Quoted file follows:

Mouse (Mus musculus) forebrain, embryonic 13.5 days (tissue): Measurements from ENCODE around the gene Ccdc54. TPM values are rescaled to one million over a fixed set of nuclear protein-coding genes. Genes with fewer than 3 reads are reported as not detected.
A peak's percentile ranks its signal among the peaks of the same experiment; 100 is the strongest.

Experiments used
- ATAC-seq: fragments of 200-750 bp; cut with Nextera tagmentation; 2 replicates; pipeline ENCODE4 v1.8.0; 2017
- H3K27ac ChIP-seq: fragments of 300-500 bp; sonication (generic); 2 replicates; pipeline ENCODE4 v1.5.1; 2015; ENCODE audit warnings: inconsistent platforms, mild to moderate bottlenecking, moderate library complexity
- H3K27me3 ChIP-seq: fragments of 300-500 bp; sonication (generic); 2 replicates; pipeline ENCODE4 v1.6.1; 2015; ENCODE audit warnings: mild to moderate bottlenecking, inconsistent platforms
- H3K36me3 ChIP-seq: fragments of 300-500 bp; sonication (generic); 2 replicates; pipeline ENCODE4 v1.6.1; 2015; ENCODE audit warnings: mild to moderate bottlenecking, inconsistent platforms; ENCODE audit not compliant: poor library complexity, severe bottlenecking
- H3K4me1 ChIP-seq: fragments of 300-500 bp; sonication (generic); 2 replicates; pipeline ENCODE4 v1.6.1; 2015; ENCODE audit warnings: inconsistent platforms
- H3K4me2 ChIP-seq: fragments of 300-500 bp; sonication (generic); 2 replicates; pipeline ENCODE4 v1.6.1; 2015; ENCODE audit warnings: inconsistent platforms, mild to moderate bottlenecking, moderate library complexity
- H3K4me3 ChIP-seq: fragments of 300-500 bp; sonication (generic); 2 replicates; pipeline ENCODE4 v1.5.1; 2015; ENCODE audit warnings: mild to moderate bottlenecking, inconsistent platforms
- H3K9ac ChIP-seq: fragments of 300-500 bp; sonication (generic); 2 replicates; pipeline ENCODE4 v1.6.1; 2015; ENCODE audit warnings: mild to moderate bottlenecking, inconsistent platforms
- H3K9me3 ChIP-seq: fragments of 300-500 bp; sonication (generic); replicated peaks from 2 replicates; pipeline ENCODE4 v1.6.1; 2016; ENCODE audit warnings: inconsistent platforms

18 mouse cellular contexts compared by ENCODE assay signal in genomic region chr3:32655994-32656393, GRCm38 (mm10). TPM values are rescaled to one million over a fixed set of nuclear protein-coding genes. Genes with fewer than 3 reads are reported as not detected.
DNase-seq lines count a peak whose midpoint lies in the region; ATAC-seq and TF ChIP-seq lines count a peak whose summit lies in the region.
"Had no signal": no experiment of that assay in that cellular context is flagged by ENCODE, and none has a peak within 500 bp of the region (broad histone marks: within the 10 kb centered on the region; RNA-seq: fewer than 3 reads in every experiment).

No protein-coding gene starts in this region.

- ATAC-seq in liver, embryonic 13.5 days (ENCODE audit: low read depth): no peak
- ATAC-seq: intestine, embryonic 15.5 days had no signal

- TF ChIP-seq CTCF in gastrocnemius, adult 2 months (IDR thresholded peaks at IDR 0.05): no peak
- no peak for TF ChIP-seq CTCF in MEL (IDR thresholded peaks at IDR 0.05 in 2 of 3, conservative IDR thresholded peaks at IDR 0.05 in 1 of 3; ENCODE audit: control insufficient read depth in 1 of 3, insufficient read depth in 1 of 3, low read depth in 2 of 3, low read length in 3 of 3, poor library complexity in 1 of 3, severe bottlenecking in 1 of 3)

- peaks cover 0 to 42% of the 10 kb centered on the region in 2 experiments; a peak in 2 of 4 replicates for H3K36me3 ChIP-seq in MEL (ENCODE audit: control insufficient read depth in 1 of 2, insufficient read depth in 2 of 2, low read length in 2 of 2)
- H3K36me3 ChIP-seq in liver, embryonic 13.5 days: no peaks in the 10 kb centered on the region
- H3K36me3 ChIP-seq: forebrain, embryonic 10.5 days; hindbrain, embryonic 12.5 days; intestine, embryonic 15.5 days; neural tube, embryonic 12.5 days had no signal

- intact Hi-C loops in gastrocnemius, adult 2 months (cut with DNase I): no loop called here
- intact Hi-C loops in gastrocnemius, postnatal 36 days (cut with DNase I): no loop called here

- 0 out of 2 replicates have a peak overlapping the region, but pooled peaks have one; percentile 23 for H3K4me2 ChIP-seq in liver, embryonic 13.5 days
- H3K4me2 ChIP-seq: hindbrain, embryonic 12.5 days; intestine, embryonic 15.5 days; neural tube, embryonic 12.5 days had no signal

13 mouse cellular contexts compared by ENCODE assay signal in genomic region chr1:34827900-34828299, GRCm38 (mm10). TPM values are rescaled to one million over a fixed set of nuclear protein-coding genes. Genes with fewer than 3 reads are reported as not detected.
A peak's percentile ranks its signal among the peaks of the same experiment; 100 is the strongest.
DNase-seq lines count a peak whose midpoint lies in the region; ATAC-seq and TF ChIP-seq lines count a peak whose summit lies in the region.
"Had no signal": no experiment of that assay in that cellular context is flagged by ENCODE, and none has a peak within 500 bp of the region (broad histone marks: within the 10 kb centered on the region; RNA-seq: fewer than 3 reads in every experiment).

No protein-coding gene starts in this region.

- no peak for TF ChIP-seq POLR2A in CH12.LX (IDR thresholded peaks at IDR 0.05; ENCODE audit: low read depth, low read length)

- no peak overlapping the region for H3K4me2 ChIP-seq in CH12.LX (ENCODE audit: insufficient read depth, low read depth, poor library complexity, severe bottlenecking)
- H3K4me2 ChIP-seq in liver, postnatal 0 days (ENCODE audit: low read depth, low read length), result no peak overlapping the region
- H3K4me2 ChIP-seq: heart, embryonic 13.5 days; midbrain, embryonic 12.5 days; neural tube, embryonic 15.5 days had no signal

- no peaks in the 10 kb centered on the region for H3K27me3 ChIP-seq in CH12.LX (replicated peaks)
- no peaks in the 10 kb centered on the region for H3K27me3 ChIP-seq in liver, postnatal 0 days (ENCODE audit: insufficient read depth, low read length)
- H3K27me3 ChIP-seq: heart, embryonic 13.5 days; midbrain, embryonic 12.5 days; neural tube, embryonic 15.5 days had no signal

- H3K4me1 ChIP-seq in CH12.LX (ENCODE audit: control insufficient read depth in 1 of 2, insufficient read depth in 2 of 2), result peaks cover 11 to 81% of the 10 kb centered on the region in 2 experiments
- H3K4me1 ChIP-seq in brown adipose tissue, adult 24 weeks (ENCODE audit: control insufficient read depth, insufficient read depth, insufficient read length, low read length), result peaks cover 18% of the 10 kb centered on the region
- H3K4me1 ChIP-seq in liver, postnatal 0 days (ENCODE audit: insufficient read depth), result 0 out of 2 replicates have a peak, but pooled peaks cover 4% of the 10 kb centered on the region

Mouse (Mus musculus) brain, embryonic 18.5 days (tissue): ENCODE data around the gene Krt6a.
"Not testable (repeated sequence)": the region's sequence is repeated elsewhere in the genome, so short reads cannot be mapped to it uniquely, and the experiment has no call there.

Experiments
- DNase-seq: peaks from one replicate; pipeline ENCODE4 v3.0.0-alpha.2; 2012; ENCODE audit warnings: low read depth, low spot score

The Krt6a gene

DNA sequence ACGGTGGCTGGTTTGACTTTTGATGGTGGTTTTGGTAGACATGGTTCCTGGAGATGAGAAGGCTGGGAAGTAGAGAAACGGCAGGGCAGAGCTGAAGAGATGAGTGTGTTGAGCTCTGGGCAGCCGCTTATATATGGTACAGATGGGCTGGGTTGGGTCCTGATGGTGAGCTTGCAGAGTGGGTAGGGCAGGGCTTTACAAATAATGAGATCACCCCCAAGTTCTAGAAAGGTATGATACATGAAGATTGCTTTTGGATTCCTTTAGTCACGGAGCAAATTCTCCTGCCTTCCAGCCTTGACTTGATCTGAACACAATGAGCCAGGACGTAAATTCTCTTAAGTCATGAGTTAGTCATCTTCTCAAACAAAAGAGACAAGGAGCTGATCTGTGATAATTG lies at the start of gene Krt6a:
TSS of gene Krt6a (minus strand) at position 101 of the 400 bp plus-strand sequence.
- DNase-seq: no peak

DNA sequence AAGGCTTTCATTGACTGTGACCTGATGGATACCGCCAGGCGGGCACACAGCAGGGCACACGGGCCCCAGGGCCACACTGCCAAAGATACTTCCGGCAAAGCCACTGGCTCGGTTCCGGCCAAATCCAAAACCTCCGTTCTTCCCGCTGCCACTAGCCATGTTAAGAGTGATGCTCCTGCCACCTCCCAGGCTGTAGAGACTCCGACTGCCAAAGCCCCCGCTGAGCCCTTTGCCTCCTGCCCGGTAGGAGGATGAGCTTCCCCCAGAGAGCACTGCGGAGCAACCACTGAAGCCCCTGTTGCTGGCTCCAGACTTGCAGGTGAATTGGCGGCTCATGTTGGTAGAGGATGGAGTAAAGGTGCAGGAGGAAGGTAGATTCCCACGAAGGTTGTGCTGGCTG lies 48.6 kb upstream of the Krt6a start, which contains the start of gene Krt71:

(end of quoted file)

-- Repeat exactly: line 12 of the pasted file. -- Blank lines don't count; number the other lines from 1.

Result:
- H3K9me3 ChIP-seq: fragments of 300-500 bp; sonication (generic); replicated peaks from 2 replicates; pipeline ENCODE4 v1.6.1; 2016; ENCODE audit warnings: inconsistent platforms